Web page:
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Health Tech Trends 18 – The Future of Security and Data

Dr. Nick van Terheyden is a leader in Digital Healthcare and Innovation and former Chief Medical Officer for Dell. Dr. Terheyden is a pioneering creator in the evolution of healthcare technology.


The big trend for 2018 will be the imperative of security – the healthcare industry has remained a laggard in securing and protecting information. All the while as hackers and other bad actors target the data for its rich value. New models of security and protection will emerge designed to help mitigate the exploding edge of healthcare devices and data stored. Tied to this will be the explosion of decentralized and distributed secured ledger systems based on blockchain technology that will offer secure granular control over data and payment mechanisms.

This requirement will be increasingly important as we add huge amounts of data to the clinical record from both industrial medical grade devices that increasingly passively capture data such as the innovative cuff less continuous blood pressure monitor from Sensogram the SensoScan as well as the continued increase in personal data acquisition by consumer wearable devices.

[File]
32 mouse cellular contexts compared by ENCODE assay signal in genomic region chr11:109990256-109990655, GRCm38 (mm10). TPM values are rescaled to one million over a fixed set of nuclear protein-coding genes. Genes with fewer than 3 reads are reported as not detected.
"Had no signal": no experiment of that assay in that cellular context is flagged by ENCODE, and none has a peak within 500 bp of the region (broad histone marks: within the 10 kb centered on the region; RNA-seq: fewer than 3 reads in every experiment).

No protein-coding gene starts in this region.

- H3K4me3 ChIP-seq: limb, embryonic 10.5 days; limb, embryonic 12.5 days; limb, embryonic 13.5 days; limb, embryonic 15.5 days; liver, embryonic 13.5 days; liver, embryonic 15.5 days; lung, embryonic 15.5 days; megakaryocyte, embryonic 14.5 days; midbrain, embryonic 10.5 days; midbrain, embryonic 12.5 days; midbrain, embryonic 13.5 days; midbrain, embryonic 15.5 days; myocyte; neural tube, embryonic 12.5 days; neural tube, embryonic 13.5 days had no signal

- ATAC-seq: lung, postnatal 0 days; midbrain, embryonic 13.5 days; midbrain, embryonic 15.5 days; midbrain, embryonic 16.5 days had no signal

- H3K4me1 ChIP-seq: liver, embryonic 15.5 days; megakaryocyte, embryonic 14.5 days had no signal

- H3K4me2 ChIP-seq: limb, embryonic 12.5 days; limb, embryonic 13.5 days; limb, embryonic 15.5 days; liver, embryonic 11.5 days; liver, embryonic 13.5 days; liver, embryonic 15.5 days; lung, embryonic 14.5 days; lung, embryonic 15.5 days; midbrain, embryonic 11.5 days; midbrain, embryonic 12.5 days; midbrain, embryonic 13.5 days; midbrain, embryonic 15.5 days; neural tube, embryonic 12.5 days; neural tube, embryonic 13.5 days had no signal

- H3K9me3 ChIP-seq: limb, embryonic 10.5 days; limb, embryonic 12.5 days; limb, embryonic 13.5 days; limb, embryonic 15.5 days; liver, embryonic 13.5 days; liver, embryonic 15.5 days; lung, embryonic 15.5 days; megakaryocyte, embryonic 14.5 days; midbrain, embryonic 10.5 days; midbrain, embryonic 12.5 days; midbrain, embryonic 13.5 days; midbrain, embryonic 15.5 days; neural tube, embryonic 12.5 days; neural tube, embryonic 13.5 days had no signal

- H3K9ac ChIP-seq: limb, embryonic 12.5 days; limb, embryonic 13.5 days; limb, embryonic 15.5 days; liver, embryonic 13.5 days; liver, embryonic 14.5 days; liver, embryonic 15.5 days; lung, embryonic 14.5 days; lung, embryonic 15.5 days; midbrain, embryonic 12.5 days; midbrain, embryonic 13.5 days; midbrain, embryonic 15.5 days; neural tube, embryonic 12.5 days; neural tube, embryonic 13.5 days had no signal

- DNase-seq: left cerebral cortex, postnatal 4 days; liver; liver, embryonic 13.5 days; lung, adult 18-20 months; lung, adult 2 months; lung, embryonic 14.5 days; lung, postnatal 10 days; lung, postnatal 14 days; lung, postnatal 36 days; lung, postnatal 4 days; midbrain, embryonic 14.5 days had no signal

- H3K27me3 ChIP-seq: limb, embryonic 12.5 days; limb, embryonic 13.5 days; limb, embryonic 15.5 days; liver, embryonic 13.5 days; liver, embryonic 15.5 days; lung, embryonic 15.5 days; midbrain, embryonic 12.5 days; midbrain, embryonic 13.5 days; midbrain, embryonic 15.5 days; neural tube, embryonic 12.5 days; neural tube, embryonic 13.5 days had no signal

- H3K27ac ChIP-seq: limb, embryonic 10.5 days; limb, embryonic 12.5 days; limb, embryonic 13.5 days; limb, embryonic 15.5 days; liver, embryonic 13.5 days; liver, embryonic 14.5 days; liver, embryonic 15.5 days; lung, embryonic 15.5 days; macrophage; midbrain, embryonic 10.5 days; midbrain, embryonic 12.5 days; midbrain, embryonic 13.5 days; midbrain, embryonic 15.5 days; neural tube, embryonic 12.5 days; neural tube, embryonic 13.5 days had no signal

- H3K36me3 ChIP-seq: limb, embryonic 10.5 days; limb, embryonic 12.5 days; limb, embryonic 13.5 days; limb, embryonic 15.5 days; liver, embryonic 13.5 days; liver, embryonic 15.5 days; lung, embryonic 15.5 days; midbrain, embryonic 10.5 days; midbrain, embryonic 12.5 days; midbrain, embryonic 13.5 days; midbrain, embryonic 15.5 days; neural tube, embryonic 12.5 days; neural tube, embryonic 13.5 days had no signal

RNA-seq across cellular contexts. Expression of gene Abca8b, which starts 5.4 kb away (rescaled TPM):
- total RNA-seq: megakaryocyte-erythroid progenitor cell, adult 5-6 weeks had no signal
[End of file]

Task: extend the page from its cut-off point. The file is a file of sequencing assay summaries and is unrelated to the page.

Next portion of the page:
We will see the continued expansion of genomics data acquisition and understanding that will expand beyond the “simple” genome and open doors it understanding the microbiome and its impact on our health in new and unimagined ways.

Making sense of all this data will be achieved with machine learning algorithms that use artificial or more appropriately augmented intelligence, to process these large troves of data seeking insights and understanding of the workings of the human body and disease agents and factors. The early stages of predictive analytics are already showing incredible promise that will shift the focus of healthcare from a reactive system treating disease as it occurs to one of predictive precision based medicine that identifies risk of disease and offers mitigation and prevention before conditions every present clinically. New advances in machine systems will offer an incremental approach to learning that does not reset the system every time a new data element is included but rather builds on the existing knowledge and understanding and incrementally improves on best practice today.

Finally, the addition of virtual care in all its forms will not only add to the data streams we process and learn from but will also offer the silver surfers (aka Baby Boomers) the potential to age comfortably, safely and healthily in a home based environment. Access to clinical resources via telemedicine solutions will offer new found efficiencies in the system for both patients, the clinical care team and the extended medical family care team.